The Kayakoy ghost town is one of the saddest places in Turkey, and maybe in the whole world. This ghost town in Turkey is the result of a post-war population exchange agreement between Greece and Turkey.
Main Topics of Kayakoy Ghost Town. When Going Home Means Leaving Your Village
Where Is the Abandoned Village of Kayakoy?
Kayakoy, the ghost village that was once bustling with life, is in the Fethyie district of Turkey.
Seeing that hillside covered in still standing ruins, you can’t but imagine long rows of sad people, carrying backpacks and dragging their kids after them, looking down, crying maybe, going to a far away, unknown country, as theirs didn’t want them anymore.
These unfortunate people were only guilty of being Christian-Orthodox by religion, living on a Muslim majority territory.
The History of the Ghost City of Kayakoy
Kayakoy was inhabited by Greek Christians until after the Greek-Turkish war, in 1923, when the two governments signed a population exchange agreement, which was in fact a mutual population expulsion based on religious considerations.
The Greeks in Kayakoy packed their bags and went to Greece. They left behind a deserted town, with stone houses and Greek Orthodox churches, abandoned shops, gardens and crops.
Itâ€™s hard to say they went â€œbackâ€ to Greece, as they were living together with the Turkish population since centuries and probably didnâ€™t feel any need to go anywhere else. Anyway, the Greeks went away, but their houses were left behind to turn into what is now the ghost city of Kayakoy.
How Did Kayakoy Turn into a Ghost Village?
Actually, in the beginning, some Turks expelled from Greece were relocated here, but they couldnâ€™t get accustomed to the place and left it very soon.
History is sad. Humankind is sad. Back to ancient times, all we read about is how X defeated Y, how villages were burnt, wells poisoned, children and women killed and so on. For each victory celebration, there were victims mourning somewhere. Even “peace” has atrocious implications throughout the history.
The peace that followed World War I chased away peaceful people from their peaceful homes, like those Greeks from Kayakoy.
How To Visit Kayakoy
If you happen to be around Fethyie or Oludeniz, go to see it, because itâ€™s well worth it.
If you donâ€™t have a car, you can take a dolmus from Fethyie. The dolmus is a minibus and itâ€™s a very popular public transport means in Turkey. Itâ€™s cheap and convenient, however, asking the driver if the dolmus goes to â€¦ (fill in the blanks with whatever town you want), some of them will say yes, then go elsewhere, then, when they reach the end of line, they just tell you to get off the bus because thatâ€™s as far as it goes.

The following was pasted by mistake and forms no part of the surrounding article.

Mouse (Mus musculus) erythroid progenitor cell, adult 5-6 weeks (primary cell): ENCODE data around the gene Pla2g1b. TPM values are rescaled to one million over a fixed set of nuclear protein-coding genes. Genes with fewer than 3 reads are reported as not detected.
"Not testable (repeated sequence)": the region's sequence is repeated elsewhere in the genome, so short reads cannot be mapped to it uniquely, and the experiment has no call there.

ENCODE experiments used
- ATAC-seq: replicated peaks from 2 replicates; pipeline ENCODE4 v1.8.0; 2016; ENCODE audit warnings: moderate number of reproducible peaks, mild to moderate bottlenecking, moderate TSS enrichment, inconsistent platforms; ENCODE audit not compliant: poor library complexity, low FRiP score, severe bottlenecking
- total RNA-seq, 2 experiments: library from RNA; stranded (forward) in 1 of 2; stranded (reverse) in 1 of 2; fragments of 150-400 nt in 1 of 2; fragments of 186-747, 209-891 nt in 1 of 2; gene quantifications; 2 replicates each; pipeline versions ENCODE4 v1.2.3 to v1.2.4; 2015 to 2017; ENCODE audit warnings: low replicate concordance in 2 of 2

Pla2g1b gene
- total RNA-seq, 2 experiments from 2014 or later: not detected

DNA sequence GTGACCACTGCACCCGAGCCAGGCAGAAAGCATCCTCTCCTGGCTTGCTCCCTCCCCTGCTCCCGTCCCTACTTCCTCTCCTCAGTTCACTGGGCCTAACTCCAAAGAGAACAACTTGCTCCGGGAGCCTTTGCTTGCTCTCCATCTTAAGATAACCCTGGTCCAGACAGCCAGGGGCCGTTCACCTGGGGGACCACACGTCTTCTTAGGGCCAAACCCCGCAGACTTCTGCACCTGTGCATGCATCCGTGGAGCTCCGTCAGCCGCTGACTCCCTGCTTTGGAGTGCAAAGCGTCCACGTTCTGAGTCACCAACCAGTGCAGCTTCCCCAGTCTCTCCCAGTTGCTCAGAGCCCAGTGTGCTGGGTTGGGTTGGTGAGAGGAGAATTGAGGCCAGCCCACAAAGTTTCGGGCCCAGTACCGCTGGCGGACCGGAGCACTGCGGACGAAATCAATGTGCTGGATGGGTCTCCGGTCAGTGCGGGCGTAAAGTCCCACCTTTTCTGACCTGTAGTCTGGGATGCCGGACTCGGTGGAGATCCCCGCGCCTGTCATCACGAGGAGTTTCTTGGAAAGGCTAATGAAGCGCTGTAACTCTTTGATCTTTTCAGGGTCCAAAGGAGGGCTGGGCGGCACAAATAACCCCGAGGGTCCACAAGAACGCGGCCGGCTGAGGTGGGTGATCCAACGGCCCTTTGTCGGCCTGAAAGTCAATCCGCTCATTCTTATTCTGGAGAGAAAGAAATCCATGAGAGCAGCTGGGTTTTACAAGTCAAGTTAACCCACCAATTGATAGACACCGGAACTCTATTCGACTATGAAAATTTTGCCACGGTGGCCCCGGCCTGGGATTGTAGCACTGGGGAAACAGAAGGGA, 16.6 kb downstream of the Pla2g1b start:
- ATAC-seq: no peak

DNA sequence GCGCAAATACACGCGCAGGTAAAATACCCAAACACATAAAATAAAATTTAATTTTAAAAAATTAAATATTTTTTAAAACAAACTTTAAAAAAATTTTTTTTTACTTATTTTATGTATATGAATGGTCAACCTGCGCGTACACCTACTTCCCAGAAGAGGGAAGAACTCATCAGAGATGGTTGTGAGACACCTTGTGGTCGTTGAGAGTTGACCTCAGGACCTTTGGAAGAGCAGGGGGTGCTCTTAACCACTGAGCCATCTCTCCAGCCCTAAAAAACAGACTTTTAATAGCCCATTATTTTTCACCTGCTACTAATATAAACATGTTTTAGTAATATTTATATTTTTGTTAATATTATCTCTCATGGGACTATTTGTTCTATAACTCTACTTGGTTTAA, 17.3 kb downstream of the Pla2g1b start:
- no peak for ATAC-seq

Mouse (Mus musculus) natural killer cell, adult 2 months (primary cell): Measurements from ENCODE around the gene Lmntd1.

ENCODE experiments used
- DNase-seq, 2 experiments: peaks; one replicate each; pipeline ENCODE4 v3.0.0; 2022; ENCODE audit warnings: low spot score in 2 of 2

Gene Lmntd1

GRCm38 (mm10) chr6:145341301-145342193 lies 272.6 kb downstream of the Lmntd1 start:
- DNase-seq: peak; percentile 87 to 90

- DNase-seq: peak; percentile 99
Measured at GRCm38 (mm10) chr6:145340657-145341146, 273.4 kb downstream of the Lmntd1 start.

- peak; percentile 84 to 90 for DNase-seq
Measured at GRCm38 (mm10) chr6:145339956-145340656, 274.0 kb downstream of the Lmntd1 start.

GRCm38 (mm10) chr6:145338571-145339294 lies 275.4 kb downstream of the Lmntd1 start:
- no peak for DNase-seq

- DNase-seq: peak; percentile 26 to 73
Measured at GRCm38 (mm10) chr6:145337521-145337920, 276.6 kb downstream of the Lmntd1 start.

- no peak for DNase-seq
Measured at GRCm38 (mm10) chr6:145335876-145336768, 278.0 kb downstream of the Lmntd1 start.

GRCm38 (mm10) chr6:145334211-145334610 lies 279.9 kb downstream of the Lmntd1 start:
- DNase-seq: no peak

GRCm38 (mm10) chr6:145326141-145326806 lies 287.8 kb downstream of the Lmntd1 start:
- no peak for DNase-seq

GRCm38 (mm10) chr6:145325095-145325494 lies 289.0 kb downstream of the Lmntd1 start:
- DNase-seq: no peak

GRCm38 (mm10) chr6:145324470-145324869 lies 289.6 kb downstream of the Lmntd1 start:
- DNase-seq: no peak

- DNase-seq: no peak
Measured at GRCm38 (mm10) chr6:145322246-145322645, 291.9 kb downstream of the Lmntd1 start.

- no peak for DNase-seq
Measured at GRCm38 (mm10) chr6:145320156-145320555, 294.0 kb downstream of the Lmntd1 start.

It only happened to me twice, but I donâ€™t think I used dolmuses more than six times in total, so I donâ€™t know what to say. Just be warned, I guess.
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What Is the Ghost Town of Kayakoy Like?
Thereâ€™s nothing fabulous about Kayakoy, no amazing architectural works or ruins, however the place transmits a peculiar feeling of catastrophe.
The town is built on a hill side. As you enter the valley, you notice the stone houses, but you donâ€™t necessarily realize there are no people. As you get closer, you suddenly understand: thereâ€™s nobody and it has been like this for years. Almost all houses are more or less run down ruins. The most intriguing fact is that there are still pots with flowers by some windows. Maybe some people live there, I donâ€™t know.
At the bottom of the hill, thereâ€™s a huge tree under which you can park your car and go for a walk in the Ghost Town. Before that, you can chill out and have a Turkish coffee in a small restaurant, where you can also read a little bit about the history of the place. The restaurant had a nice terrace, covered with rugs to protect from the terrible heat. There were no other customers, only a lazy cat sleeping away from the sun. It was a nice chill in the air under the cover. Shadow is really effective in Turkey.
I didn’t miss the opportunity to have gozleme, a traditional Turkish savory pie filled with cheese. You can also have it filled with minced meat. Both variants are delicious. Wherever you see a gozleme stand on the street, thereâ€™s a woman, most of the time an old lady, who makes the pies just in front of you. Gozleme is one of my favorite Turkish street foods.
I have to say that the apocalypse feeling you get from a distance when you realize youâ€™re approaching a deserted village, fades away when you walk through the streets.
Among deserted and mostly ruined dwellings, there are a few souvenir shops and restaurants. Itâ€™s not only hilarious, but it also spoils the â€œend of timeâ€ effect. However, if you are there and you feel the urge of getting some fridge magnets, you can. Even so, the place is definitely worth a half day visit. Iâ€™ve been there years ago, so I might not remember very well, but I think we had to pay a small entrance fee to walk through the town. I wanted to visit it the second time, during my stay at Samara All Inclusive Resort Bodrum, but it was a bit too far for a day trip.
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